(title inspired by the extraordinary John Legend song-listen here: https://www.youtube.com/watch?v=PIh07c_P4hc )
Because a retired counselor doesn’t meet the threshold of a public figure (a la Harvey Weinstein), we would have to establish a bulletproof case showing Adventure Christian Church and/or Board of Behavioral Science engaged in negligence or cover-up that is putting people at risk today.
To start out with the bottom line, the above is a quote from the last email I received from a writer at Sacramento News & Review last spring after several months of exchanging emails about my stepfather, initials DAP. (Side note-I did a quick consult with a lawyer and he said it is OK to use his name. But I still don’t feel 100% comfortable with it. So the initials are a compromise to make him pretty identifiable but still protect my family and DAP’s extended family.)
I have some questions about the above statement. I first want to say that while I do understand that headlines will be bigger and newspapers will sell more copies when breaking a story about someone famous, I ask myself why a small-scale case of sexual assault, even it potentially only affected one person, is not also newsworthy? Continuing with the example of Harvey Weinstein, who preyed upon actresses, models and a range of other celebrities…is it more significant that some of the survivors were themselves as famous (or more so) than Harvey himself?
I also do not understand why it is possible for the women who came forward to do so in a public way, and why there was no need for them to provide a “bulletproof case” of evidence about what happened. Does that rule only apply to people like me who are not famous or rich, or who don’t have fancy lawyers? What about the rest of us? Is there an unspoken rule that we do not have the right to come forward and talk about our experiences?
I ask this because I truly want to understand. I also ask because of my experiences with DAP-most importantly, the fact that he has worked with families, women and children in the capacity of providing leadership and guidance to them as a counselor. Last, I ask because the media is the last option I see remaining to me in my quest to protect others from potential harm.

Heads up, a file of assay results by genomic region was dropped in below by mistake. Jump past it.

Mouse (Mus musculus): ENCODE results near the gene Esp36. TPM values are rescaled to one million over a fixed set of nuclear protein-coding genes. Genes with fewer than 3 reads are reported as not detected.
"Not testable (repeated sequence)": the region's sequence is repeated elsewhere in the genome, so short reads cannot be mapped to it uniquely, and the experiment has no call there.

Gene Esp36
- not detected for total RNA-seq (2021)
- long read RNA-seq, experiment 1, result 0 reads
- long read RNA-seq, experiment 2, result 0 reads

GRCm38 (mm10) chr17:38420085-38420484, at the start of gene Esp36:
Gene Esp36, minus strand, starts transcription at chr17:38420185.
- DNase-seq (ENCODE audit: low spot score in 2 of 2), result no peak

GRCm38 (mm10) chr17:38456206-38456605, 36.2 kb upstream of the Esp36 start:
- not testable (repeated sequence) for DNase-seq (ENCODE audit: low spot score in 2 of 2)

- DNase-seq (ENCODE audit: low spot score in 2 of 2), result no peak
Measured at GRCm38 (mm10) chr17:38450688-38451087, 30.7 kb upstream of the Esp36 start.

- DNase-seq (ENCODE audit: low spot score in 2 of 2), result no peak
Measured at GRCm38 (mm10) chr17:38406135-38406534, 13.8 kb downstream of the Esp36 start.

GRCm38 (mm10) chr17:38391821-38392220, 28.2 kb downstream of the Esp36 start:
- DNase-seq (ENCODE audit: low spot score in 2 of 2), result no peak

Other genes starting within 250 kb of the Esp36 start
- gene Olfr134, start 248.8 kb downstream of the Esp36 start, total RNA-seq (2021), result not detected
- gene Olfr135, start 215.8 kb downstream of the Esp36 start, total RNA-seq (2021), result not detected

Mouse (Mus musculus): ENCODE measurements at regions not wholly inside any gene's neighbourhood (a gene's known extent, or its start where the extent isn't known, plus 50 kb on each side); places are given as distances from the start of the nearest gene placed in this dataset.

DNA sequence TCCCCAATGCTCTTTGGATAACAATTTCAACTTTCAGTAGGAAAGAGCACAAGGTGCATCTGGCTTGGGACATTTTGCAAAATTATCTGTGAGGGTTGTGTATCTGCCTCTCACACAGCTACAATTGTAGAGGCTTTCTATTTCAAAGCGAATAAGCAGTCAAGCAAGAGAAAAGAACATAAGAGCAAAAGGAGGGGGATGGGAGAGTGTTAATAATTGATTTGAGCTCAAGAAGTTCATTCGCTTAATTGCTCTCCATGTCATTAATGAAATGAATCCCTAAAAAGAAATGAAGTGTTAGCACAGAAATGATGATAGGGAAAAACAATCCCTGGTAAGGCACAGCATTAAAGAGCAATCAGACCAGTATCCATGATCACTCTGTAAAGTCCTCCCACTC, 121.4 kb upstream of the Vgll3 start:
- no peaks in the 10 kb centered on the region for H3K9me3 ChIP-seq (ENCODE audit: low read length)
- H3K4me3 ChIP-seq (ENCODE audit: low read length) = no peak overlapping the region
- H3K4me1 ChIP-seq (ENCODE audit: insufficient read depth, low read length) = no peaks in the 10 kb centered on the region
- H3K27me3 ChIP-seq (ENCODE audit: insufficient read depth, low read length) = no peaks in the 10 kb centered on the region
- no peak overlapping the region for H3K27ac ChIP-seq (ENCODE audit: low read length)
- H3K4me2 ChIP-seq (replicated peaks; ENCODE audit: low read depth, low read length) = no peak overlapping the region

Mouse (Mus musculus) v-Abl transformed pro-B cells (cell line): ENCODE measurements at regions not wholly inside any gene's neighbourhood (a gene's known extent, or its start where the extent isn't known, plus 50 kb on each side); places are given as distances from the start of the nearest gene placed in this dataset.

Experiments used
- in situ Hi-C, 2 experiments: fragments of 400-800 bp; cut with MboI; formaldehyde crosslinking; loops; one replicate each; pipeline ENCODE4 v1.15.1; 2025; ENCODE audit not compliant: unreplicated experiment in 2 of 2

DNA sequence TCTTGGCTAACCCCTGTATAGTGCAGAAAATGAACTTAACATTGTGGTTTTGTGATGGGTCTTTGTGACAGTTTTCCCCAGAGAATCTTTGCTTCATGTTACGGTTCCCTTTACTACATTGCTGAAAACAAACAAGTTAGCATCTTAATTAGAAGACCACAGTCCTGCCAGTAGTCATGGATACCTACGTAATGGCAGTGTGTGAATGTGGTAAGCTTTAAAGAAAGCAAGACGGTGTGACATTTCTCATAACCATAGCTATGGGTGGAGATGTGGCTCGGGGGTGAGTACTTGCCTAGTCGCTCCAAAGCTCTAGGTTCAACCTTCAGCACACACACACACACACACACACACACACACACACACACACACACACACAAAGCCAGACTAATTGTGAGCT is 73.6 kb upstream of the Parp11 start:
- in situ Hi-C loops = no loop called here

Allow me to back up for a moment. More precisely, circa 1993.
I was either in 6th or 7th grade at the time this photo was taken, living in Sacramento, California, and it was around the time that DAP retired from the fire department because of an injury and became an LMFT. After that, the two of us were home a lot together while my mom worked full time. I’m not sure whether he was already seeing clients at home or whether he just had a home “office” back then. All I know is that it is possible that he was already working with women and children. Also, this is when I was in the transition between being a girl and a young woman, and most of my worst memories come from this time period. I didn’t generally smile in pictures because I had been told that I shouldn’t attract attention to myself, especially if it was not an occasion that was “about me” (i.e., my sister’s wedding a few years before.)
This next photo is probably from my sophomore or junior year of high school. At this time, my family and I lived in Roseville, CA and attended Adventure Christian Church in Roseville. Rick Stedman was the pastor, DAP was on staff as a counselor, and I played in the youth rock band during services. Around this time I told a friend (most of) what was going on at home and started thinking about moving in with my dad and stepmom. Before that, I was too ashamed to tell anyone but my mom.
And last, here I am ca. 2000, my freshman year at the University of Redlands, studying music (of course, what else?!?!) After moving into my dad’s house my senior year of high school, I did my best to completely cut ties with my stepdad and move on from what had happened to me. Sophomore year I took things further by telling my mom that I no longer wanted DAP to be part of my life. I also had a small nervous breakdown that year, resulting in going to an individual counselor for the first time in my life and actually telling another human being all.the.things. that had happened over the past ten-odd years. That culminated in me writing a few letters and reports to the following people/entities:
- my two stepsisters
- Rick Stedman and the leadership of Adventure Christian Church
- the behavioral sciences state licensing board of California, BBS
And after that, school was out for summer break and I thought I was finished with all that messy stuff. Done. Fini. Stick a fork in me.
Ok, maybe let’s skip that last one.
The fact that I didn’t hear much back from my stepsisters was not surprising to me given the situation. More concerning and disappointing was that Pastor Stedman didn’t seem to take me seriously or do much with the information I gave him (my mom and I both remember his response being along the lines of “welp, you don’t have any physical evidence, and I have known this person for a long time, soooo…”) besides have DAP himself do a year of counseling with an elder in the church. But I felt reassured that, thanks to my BBS report, his license would soon be taken away, and that this monster of a human being would soon no longer be able to manipulate any other people into believing that they were disgusting, selfish, guilty and just plain unworthy of life on this earth.